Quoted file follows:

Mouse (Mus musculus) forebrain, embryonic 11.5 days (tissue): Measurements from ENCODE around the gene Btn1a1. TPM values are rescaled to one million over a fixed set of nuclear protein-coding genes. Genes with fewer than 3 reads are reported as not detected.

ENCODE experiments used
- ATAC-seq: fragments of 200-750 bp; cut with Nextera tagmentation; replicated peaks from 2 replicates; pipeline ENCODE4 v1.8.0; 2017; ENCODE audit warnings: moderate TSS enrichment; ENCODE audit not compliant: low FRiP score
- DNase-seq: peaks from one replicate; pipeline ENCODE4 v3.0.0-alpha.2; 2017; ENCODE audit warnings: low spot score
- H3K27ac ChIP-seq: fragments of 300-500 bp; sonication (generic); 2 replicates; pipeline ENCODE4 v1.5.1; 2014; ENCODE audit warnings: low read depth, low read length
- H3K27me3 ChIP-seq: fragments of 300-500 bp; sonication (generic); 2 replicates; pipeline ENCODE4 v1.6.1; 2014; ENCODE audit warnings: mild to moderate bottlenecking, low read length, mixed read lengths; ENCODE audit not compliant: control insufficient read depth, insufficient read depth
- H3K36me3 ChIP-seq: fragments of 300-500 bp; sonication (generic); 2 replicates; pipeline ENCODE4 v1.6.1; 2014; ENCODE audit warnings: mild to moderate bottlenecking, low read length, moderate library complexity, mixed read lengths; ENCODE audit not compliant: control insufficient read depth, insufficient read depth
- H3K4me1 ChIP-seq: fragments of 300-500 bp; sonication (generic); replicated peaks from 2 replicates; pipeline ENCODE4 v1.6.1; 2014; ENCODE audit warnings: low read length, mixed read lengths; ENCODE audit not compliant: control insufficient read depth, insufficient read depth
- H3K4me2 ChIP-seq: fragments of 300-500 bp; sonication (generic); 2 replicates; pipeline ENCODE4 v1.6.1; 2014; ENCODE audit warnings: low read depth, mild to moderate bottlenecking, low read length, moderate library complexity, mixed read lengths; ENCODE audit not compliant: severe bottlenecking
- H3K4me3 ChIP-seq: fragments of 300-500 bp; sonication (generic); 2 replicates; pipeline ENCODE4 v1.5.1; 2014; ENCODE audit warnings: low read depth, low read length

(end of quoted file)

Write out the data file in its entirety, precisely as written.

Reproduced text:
Mouse (Mus musculus) forebrain, embryonic 11.5 days (tissue): Measurements from ENCODE around the gene Btn1a1. TPM values are rescaled to one million over a fixed set of nuclear protein-coding genes. Genes with fewer than 3 reads are reported as not detected.

ENCODE experiments used
- ATAC-seq: fragments of 200-750 bp; cut with Nextera tagmentation; replicated peaks from 2 replicates; pipeline ENCODE4 v1.8.0; 2017; ENCODE audit warnings: moderate TSS enrichment; ENCODE audit not compliant: low FRiP score
- DNase-seq: peaks from one replicate; pipeline ENCODE4 v3.0.0-alpha.2; 2017; ENCODE audit warnings: low spot score
- H3K27ac ChIP-seq: fragments of 300-500 bp; sonication (generic); 2 replicates; pipeline ENCODE4 v1.5.1; 2014; ENCODE audit warnings: low read depth, low read length
- H3K27me3 ChIP-seq: fragments of 300-500 bp; sonication (generic); 2 replicates; pipeline ENCODE4 v1.6.1; 2014; ENCODE audit warnings: mild to moderate bottlenecking, low read length, mixed read lengths; ENCODE audit not compliant: control insufficient read depth, insufficient read depth
- H3K36me3 ChIP-seq: fragments of 300-500 bp; sonication (generic); 2 replicates; pipeline ENCODE4 v1.6.1; 2014; ENCODE audit warnings: mild to moderate bottlenecking, low read length, moderate library complexity, mixed read lengths; ENCODE audit not compliant: control insufficient read depth, insufficient read depth
- H3K4me1 ChIP-seq: fragments of 300-500 bp; sonication (generic); replicated peaks from 2 replicates; pipeline ENCODE4 v1.6.1; 2014; ENCODE audit warnings: low read length, mixed read lengths; ENCODE audit not compliant: control insufficient read depth, insufficient read depth
- H3K4me2 ChIP-seq: fragments of 300-500 bp; sonication (generic); 2 replicates; pipeline ENCODE4 v1.6.1; 2014; ENCODE audit warnings: low read depth, mild to moderate bottlenecking, low read length, moderate library complexity, mixed read lengths; ENCODE audit not compliant: severe bottlenecking
- H3K4me3 ChIP-seq: fragments of 300-500 bp; sonication (generic); 2 replicates; pipeline ENCODE4 v1.5.1; 2014; ENCODE audit warnings: low read depth, low read length